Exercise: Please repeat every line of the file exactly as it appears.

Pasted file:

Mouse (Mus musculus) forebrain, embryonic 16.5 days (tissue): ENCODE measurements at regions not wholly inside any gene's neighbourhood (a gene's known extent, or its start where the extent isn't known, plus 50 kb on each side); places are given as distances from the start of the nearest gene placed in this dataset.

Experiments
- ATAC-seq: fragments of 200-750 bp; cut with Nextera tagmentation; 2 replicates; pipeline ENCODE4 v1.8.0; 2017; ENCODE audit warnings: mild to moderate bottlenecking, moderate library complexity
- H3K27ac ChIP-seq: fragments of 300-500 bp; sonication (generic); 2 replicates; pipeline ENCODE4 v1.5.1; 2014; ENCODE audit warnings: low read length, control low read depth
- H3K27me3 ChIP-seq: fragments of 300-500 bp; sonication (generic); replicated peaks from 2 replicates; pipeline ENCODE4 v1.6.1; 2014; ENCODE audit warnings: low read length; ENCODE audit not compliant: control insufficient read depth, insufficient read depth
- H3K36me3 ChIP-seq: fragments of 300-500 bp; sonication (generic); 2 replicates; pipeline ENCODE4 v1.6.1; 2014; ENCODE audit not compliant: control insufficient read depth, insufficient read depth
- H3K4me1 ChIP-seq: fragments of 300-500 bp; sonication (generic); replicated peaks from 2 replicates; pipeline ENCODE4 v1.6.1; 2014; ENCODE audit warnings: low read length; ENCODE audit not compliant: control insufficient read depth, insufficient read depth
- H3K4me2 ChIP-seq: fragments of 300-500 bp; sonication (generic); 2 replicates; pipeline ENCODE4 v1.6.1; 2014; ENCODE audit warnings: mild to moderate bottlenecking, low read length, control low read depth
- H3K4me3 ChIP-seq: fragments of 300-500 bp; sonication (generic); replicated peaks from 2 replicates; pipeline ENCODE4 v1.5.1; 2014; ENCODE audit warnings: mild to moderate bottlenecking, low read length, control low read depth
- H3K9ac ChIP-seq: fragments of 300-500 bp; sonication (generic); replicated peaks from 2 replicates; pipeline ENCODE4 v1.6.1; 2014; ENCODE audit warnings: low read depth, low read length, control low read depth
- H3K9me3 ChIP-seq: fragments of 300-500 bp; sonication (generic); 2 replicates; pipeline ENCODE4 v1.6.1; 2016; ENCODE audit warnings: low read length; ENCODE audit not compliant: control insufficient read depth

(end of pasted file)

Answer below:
Mouse (Mus musculus) forebrain, embryonic 16.5 days (tissue): ENCODE measurements at regions not wholly inside any gene's neighbourhood (a gene's known extent, or its start where the extent isn't known, plus 50 kb on each side); places are given as distances from the start of the nearest gene placed in this dataset.

Experiments
- ATAC-seq: fragments of 200-750 bp; cut with Nextera tagmentation; 2 replicates; pipeline ENCODE4 v1.8.0; 2017; ENCODE audit warnings: mild to moderate bottlenecking, moderate library complexity
- H3K27ac ChIP-seq: fragments of 300-500 bp; sonication (generic); 2 replicates; pipeline ENCODE4 v1.5.1; 2014; ENCODE audit warnings: low read length, control low read depth
- H3K27me3 ChIP-seq: fragments of 300-500 bp; sonication (generic); replicated peaks from 2 replicates; pipeline ENCODE4 v1.6.1; 2014; ENCODE audit warnings: low read length; ENCODE audit not compliant: control insufficient read depth, insufficient read depth
- H3K36me3 ChIP-seq: fragments of 300-500 bp; sonication (generic); 2 replicates; pipeline ENCODE4 v1.6.1; 2014; ENCODE audit not compliant: control insufficient read depth, insufficient read depth
- H3K4me1 ChIP-seq: fragments of 300-500 bp; sonication (generic); replicated peaks from 2 replicates; pipeline ENCODE4 v1.6.1; 2014; ENCODE audit warnings: low read length; ENCODE audit not compliant: control insufficient read depth, insufficient read depth
- H3K4me2 ChIP-seq: fragments of 300-500 bp; sonication (generic); 2 replicates; pipeline ENCODE4 v1.6.1; 2014; ENCODE audit warnings: mild to moderate bottlenecking, low read length, control low read depth
- H3K4me3 ChIP-seq: fragments of 300-500 bp; sonication (generic); replicated peaks from 2 replicates; pipeline ENCODE4 v1.5.1; 2014; ENCODE audit warnings: mild to moderate bottlenecking, low read length, control low read depth
- H3K9ac ChIP-seq: fragments of 300-500 bp; sonication (generic); replicated peaks from 2 replicates; pipeline ENCODE4 v1.6.1; 2014; ENCODE audit warnings: low read depth, low read length, control low read depth
- H3K9me3 ChIP-seq: fragments of 300-500 bp; sonication (generic); 2 replicates; pipeline ENCODE4 v1.6.1; 2016; ENCODE audit warnings: low read length; ENCODE audit not compliant: control insufficient read depth